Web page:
In the Southwest, year-round fall colors

Outside Las Vegas, at Red Rock Canyon National Conservation Area, the seasons jumbled together. Under a blueberry summer sky warming a winter-like barrenness, I stood on top of autumn. The mountain beneath my feet was as deep red as the oak leaves in New England circa October. Yet unlike the fleeting foliage, the desert’s vibrant hues resist nature’s cycle, holding fast through all four seasons.


Every year, without fail, leafy trees transform into the losing team of a paintball game. Fruity punches of red, gold, orange and yellow electrify landscapes dense with maples, elms, aspens and other deciduous trees. The colors distract us from reality: Summer is gone, winter is encroaching and the glorious leaves are a few Earth rotations from drying up and dying.

Details: Southwest fall colors

To avoid the perennial despair this invokes, I searched the country for colors that wouldn’t split on the coattails of chlorophyll. I wished to evade the changing of the seasons without sacrificing pigments. I wanted an autumnal palette January through December.

With the spirit of a pioneer, I headed west in search of gold — and red and yellow and orange and purple. I planted my boots on spots in Arizona and eastern Nevada where the colors change not by season but over many millions of years.

A canyon with personality

Not long after Labor Day, foliage experts start dragging certain buzzwords — photosynthesis, carotenoids, anthocyanins — out of the cupboard. Hotlines ring off the hook with fall color updates, and peepers clear their schedules to strike peak time. The Weather Channel turns its attention from hurricanes to fall leaves.

At Red Rock Canyon, 17 miles west of the Vegas Strip, Kathy August has no use for such terms, temporary phone numbers or peepers. In describing the desert landscape, the Bureau of Land Management ranger drops names such as sandstone, iron, manganese and oxidation. The park’s phone number is permanent; visitors come year-round. Most important, the land is always saturated in red.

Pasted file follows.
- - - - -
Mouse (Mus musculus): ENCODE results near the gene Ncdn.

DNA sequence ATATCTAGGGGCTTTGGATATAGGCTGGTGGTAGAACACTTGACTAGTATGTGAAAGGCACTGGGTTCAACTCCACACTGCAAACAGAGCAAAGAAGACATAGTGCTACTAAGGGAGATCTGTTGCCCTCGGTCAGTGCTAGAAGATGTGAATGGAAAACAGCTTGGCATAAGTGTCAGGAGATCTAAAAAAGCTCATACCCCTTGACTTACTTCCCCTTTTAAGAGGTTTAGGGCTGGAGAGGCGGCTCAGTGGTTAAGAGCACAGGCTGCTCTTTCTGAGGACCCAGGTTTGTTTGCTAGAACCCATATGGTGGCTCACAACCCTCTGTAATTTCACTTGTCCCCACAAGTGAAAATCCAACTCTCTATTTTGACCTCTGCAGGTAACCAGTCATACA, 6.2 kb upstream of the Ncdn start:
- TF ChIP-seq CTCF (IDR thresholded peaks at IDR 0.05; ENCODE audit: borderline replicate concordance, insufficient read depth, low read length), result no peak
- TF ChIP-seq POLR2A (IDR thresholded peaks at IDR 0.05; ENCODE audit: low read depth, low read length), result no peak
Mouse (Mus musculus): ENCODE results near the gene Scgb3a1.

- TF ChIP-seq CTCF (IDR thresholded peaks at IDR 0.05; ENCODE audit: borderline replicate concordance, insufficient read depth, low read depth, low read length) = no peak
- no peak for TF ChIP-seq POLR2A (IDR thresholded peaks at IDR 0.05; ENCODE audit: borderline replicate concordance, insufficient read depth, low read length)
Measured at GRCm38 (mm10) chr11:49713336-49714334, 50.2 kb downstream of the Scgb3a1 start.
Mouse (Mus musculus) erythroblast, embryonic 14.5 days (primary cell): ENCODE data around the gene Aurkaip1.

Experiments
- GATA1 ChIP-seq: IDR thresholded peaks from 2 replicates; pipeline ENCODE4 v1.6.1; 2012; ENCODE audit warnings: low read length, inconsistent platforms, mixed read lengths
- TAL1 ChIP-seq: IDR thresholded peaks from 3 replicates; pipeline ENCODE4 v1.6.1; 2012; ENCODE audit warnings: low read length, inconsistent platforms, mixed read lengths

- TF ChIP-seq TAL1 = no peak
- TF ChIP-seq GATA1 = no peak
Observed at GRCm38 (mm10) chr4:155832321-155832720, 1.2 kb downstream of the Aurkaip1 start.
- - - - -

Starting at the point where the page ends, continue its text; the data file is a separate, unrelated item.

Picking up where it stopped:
“Colors do change here,” she said, “but really slowly — in geologic time rather than seasonally.”

The 197,819-acre park is a blank canvas for fog-gray limestone (ocean deposits) and fiery sandstone (windblown dune deposits), as well as the rainbow of hues that bridge the two. The canyon receives 1.3 million visitors a year, about the same number as Death Valley but nowhere near the tally of its tarty urban neighbor: more than 23 million people through July so far this year. If you’re torn between the two color zones, remember, neon makes the skin look sallow.

A 13-mile scenic drive, with a slowpoke pace and myriad scenic viewpoints, is a centerpiece of the park. The route wiggles around sculptural rock formations that shift in shape and color like a giant lava lamp. The Calico Basin nails the color-blocking trend with large swatches of persimmon red and vanilla cream. The Red Canyon wears a Breton shirt of red, mauve and gray stripes. The Lost Creek area parades the shades of an exotic garden: shiitake mushroom brown and Japanese eggplant purple.